Northern Ireland, capital - Belfast, also referred to as the 'Six Counties' or 'Ulster' (the latter name is slightly confusing for outsiders as it is also the name of the historic province of Ulster which encompasses 3 counties in the Republic and 6 counties in Northern Ireland).
The major religions, the Roman Catholic Church, the Church of Ireland and the Presbyterian Church in Ireland[?], are organised on an all-island basis.
Ireland is a full member of the European Union since January 1, 1973.
www.ebroadcast.com.au /lookup/encyclopedia/ir/Ireland.html   (728 words)

  
 Government of Ireland Act 1920
Northern Ireland as defined by the Act, amounting to six of the nine counties of Ulster, was seen as the maximum area within which Unionists could be expected to have a safe majority.
The Parliament of Northern Ireland was bicameral, consisting of a House of Commons with 52 seats, and an indirectly-elected Senate with 26 seats.
The Government of Ireland Act prescribed that elections to the House of Commons should be by single transferable vote (STV), though the Parliament was given power to alter the electoral system from three years after its first meeting.
libraryoflibrary.com /E_n_c_p_d_Government_of_Ireland_Act_1920.html   (4968 words)

  
 Ireland - Wikinfo
Ireland is the third-largest island in Europe and the second largest of the British Isles.
Northern Ireland, capital - Belfast, also referred to as the 'Six Counties' or 'Ulster' (the latter name is slightly confusing for outsiders as it is also the name of the historic province of Ulster which encompasses 3 counties in the Republic and 6 counties in Northern Ireland).
The major religions, the Roman Catholic Church, the Church of Ireland and the Presbyterian Church in Ireland, are organised on an all-island basis.
www.wikinfo.org /wiki.php?title=Ireland   (2374 words)

  
 Ireland's OWN: History   (Site not responding. Last check: )
While the Terror in Ireland was at its height the British Cabinet passed the Government of Ireland Act, 1920, better known as the Partition Act.
Ireland, by these means, was converted into a British beef farm, and when by force of change and circumstances these means became outworn the good results were continued by setting religion against religion and then worker against worker.
Ireland would have taken her rightful place in the world, the place due to her by her natural advantages, the place due to her by the unique character of her people.
irelandsown.net /collins1.html   (2635 words)

  
 History of the Northern Ireland Parliament
The Parliament of Northern Ireland was established by the Government of Ireland Act 1920, a piece of legislation that was intended to establish a partition of Ireland and create two devolved Parliaments within the United Kingdom.
The Government of Ireland Act prescribed that elections to the House of Commons be by the single transferable vote, though the Parliament was given power to alter the electoral system from three years after its first meeting.
Because Northern Ireland is mostly rural, population movements were so small that these boundaries were used almost everywhere until the Parliament was dissolved in 1972; in 1968 the government abolished the four-member Queen’s University constituency and created four new constituencies in the outskirts of Belfast.
www.election.demon.co.uk /stormont/intro.html   (1512 words)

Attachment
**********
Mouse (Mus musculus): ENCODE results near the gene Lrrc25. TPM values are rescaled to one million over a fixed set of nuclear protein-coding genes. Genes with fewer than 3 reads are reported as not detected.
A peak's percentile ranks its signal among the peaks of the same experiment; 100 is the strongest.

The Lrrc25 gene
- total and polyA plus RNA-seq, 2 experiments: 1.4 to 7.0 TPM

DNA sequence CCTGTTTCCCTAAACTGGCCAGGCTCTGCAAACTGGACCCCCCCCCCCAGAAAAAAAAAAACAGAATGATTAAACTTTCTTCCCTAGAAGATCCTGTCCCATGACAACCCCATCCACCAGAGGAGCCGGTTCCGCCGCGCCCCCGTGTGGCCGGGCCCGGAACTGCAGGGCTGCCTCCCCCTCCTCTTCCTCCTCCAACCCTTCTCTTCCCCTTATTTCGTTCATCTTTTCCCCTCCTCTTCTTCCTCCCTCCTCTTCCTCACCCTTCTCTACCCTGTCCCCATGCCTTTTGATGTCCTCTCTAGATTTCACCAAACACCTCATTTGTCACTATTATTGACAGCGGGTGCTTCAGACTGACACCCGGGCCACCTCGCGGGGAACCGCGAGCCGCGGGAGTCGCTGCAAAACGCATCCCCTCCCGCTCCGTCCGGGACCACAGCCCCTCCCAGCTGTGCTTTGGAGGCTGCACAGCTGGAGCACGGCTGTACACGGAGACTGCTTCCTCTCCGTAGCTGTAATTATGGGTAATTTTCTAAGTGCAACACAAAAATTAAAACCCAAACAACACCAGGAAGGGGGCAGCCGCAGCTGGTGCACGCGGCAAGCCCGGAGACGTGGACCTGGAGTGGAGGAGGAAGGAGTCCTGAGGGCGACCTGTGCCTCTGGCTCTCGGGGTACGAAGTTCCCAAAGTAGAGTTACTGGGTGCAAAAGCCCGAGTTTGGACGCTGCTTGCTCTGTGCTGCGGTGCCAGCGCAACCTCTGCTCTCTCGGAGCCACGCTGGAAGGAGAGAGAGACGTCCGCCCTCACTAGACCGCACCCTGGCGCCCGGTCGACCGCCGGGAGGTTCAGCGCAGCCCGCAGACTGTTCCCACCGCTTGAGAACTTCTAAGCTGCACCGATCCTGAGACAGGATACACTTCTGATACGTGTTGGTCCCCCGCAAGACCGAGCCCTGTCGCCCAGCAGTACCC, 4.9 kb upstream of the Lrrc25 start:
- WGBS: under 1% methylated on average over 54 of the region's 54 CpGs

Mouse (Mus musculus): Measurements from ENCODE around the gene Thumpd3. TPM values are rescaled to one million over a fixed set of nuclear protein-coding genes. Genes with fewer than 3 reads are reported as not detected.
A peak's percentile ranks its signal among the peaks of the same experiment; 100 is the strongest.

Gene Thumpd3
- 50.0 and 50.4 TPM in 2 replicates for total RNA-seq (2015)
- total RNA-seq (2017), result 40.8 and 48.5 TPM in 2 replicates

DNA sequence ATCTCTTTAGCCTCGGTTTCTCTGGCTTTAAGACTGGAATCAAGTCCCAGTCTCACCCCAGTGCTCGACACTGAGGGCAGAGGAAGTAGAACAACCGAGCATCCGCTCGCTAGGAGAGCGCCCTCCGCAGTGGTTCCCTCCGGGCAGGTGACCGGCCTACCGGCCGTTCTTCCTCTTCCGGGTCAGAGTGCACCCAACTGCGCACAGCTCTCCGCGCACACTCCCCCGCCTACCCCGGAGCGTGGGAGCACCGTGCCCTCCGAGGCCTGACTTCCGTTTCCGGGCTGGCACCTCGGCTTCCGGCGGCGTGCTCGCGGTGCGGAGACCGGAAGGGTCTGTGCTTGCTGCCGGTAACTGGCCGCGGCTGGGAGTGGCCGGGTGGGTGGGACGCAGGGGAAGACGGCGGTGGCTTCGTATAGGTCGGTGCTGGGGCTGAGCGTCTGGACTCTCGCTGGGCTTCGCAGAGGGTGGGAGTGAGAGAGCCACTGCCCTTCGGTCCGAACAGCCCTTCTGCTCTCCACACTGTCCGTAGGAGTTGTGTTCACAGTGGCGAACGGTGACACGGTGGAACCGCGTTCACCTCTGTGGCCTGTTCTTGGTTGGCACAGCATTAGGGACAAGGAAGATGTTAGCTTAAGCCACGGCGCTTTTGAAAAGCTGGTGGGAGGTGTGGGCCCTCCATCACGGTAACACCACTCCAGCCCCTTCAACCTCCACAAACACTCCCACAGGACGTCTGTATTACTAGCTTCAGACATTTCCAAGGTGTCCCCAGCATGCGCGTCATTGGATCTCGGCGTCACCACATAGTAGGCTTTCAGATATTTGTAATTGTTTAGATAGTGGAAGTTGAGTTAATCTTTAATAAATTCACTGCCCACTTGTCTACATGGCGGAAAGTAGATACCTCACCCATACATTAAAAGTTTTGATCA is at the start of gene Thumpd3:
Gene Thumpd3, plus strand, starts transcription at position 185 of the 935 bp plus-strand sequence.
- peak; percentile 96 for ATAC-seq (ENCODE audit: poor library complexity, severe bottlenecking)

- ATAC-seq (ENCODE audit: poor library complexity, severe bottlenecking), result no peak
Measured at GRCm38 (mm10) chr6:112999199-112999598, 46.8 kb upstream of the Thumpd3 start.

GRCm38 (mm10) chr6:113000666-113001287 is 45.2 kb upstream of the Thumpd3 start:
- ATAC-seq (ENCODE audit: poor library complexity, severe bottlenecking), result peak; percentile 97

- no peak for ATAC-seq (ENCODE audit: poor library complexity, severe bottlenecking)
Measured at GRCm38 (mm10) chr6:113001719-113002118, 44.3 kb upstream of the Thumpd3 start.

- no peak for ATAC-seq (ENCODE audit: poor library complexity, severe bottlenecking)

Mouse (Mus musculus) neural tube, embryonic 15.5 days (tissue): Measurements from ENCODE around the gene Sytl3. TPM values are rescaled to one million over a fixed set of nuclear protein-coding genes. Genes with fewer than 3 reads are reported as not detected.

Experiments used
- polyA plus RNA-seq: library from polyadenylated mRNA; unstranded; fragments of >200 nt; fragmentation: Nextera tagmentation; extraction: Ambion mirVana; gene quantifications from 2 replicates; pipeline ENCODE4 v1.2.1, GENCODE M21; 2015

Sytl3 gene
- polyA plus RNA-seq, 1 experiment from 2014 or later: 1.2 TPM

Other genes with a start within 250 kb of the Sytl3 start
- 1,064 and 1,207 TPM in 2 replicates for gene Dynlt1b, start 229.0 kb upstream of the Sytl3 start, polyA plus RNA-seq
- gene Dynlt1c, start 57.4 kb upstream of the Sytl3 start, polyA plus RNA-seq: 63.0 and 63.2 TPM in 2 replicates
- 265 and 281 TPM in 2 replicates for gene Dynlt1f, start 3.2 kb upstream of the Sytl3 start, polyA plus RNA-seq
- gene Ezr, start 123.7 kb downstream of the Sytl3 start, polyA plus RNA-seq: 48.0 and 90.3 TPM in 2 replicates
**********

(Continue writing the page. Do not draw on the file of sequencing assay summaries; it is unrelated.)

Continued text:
History of Northern Ireland
Ireland was partitioned in 1921 under the terms of the Government of Ireland Act 1920 between six of the nine Ulster counties in the northeast (forming Northern Ireland) and the remaining twenty-six counties of the south and west (forming the Irish Free State in 1922).
The conflict in Northern Ireland stems from a history of British rule, historical animosity between Catholics and Protestants, and the various armed and political attempts to unite Northern Ireland with the rest of the island.
The British and Irish Governments are engaged in ongoing efforts with the parties to restore the political process and restore devolved government.
www.historyofnations.net /europe/northernireland.html   (923 words)

  
 National Statistics Online - Census 2001
The Census Act 1920 is the primary legislation which allows a Census to be taken.
The inclusion of the question on religion was subject to an amendment to the Census Act 1920.
In Great Britain, the Census Act 1920 as amended by the Census (Confidentiality) Act 1991, and provisions set out in the Census Regulations, lay down penalties for the unlawful disclosure of information from the Census by anyone involved in taking a census.
www.statistics.gov.uk /census2001/IntroLegislation.asp   (783 words)

  
 Government of Ireland Act, 1920 (Document) - Politics.ie Wiki
The Council may act notwithstanding a vacancy in their number, and the quorum of the Council shall be fifteen; subject as aforesaid, the Council may regulate their own procedure, including the delegation of powers to committees.
Provided that the Bill for a constituent Act shall not be introduced except upon a resolution passed at a previous meeting of the House in which the Bill is to be introduced.
The persons who are ministers of Northern Ireland for the time being shall be an executive committee of the Privy Council of Ireland (to be called the Executive Committee of Northern Ireland) to aid and advise the Lord Lieutenant in the exercise of his executive power in relation to Irish services in Northern Ireland.
www.politics.ie /wiki/index.php?title=Government_of_Ireland_Act,_1920_(Document)   (6300 words)

  
 CNN Specials - Northern Ireland
During the reign of James I (1603-25) large numbers of Protestants were settled in the north of Ireland, creating a Protestant majority in the region that exists to this day.